OP
UTC

Enthusiast
ET2 MP3
Joined: UTC
Posts: 81
Location: ND
 
Enthusiast
ET2 MP3
Joined: UTC
Posts: 81
Location: ND
UTC quote
So I ended up with a cylinder seal breaking and making quite the mess of brake fluid. Since the scoot is 20 years old, decided to replaced all the front brake bits (rotor and caliper). The new caliper, from Scooterwest, does come with new pads pre-installed.

This is the first time I've done a disc brake replacement before. Is there anything I should do to prep the rotor for the caliper?

My thoughts on the steps

1. Drain all the old fluid that is left
2. Pull off the old caliper
3. Pull off the old rotor
4. Bolt on new rotor (any specific torque setting?)
5. Install new caliper.
6. Flush new fluid through the system and top off.

I've heard of sometimes shims need to be used. Don't know what that means how I would know I need this?

Thanks!
@jixaw avatar
UTC

Hooked
2003 Vespa ET2
Joined: UTC
Posts: 449
Location: Cambridge, MA
 
Hooked
@jixaw avatar
2003 Vespa ET2
Joined: UTC
Posts: 449
Location: Cambridge, MA
UTC quote
these steps look good to me

dont forget to fully compress the pistons on the new caliper before installing
@oscarsass avatar
UTC

Hooked
Joined: UTC
Posts: 434
 
Hooked
@oscarsass avatar
Joined: UTC
Posts: 434
UTC quote
phlegmer wrote:
So I ended up with a cylinder seal breaking and making quite the mess of brake fluid. Since the scoot is 20 years old, decided to replaced all the front brake bits (rotor and caliper). The new caliper, from Scooterwest, does come with new pads pre-installed.

This is the first time I've done a disc brake replacement before. Is there anything I should do to prep the rotor for the caliper?

My thoughts on the steps

1. Drain all the old fluid that is left
2. Pull off the old caliper
3. Pull off the old rotor
4. Bolt on new rotor (any specific torque setting?)
5. Install new caliper.
6. Flush new fluid through the system and top off.

I've heard of sometimes shims need to be used. Don't know what that means how I would know I need this?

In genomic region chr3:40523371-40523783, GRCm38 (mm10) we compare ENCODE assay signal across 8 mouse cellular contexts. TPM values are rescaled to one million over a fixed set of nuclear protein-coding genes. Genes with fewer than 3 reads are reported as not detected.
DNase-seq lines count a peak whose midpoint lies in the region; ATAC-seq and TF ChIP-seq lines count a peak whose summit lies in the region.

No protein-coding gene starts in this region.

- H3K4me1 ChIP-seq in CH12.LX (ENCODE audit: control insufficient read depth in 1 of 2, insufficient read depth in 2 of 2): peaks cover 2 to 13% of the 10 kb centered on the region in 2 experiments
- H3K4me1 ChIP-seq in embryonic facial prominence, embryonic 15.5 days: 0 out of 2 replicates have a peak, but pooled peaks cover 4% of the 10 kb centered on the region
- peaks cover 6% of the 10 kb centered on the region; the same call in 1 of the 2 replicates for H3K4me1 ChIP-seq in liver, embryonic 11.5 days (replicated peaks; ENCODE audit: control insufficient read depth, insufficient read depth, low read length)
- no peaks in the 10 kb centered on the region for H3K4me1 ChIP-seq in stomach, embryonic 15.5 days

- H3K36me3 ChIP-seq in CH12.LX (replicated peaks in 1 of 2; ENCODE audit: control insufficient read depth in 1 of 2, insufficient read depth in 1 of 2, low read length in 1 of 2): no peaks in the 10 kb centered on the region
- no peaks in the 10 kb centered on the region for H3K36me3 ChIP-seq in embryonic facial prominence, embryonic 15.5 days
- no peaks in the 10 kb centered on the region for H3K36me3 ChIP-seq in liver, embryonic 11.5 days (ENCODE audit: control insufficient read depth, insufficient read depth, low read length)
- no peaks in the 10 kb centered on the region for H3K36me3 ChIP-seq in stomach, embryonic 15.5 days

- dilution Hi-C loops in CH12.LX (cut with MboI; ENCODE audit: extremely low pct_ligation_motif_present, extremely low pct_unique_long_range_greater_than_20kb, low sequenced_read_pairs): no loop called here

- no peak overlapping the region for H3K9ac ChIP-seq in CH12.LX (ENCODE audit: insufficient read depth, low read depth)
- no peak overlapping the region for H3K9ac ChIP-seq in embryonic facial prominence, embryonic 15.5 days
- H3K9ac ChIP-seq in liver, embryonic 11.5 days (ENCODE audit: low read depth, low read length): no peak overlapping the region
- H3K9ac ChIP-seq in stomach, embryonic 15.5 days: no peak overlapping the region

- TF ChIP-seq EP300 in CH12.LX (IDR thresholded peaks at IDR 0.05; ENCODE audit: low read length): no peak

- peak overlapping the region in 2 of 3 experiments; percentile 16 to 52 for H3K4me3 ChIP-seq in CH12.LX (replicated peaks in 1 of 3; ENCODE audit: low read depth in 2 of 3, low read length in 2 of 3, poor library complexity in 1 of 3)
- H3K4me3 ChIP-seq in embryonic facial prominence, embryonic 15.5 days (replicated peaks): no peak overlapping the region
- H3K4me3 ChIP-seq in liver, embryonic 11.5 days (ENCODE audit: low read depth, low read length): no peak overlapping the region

Thanks!
Number 3 specifically: Swear lots as you try to get the front hub off. Hope you've got a good mallet.

While you're in there, you may as well re-grease everything (cleaning the old grease off is optional). If there's the original factory grease in there, you'll see a white/yellow goo that's not really lubricating anything.

Number 4: 5 to 6.5 nm. It's a stainless steel bolt going into an aluminium hub, so not too tight. Blue threadlock (loctite 242) for security. EDIT - make sure you spray the new rotor with brake cleaner (they often come with an oil coating, to prevent corrosion in storage). Give it a thorough degreasing else your new pads can get contaminated.

Number 5: 20 to 25 nm. Again, steel into alu (I think), but a lot bigger this time. Again thread lock it.

Number 6: Maybe flush fluid through the old one first… you don't want any nasties in your new caliper. Mine was super cruddy (but it had been off the road for 11 years). New copper/crush washers for your banjo bolts. Make sure the banjo bolt is nice and clean before you install.

RE the shims/washers: I hope I've not led you down the garden path - either the washers (the thicker ones) were on the wrong/front side of the carrier (backstreet garage worked on it at some point), or my new caliper needed those washers on the rear side of the hub carrier thingy due to being a different part that superseded the original. The diagrams aren't clear to me, so I just made sure it cleared the disc equally on both sides (with no pads installed).

Just realised the workshop manual is here, wish I'd spotted it earlier:
https://manuals.wotmeworry.org.uk/Vespa/ET2/Vespa%20Service%20Manual%20ET2%2050cc.pdf
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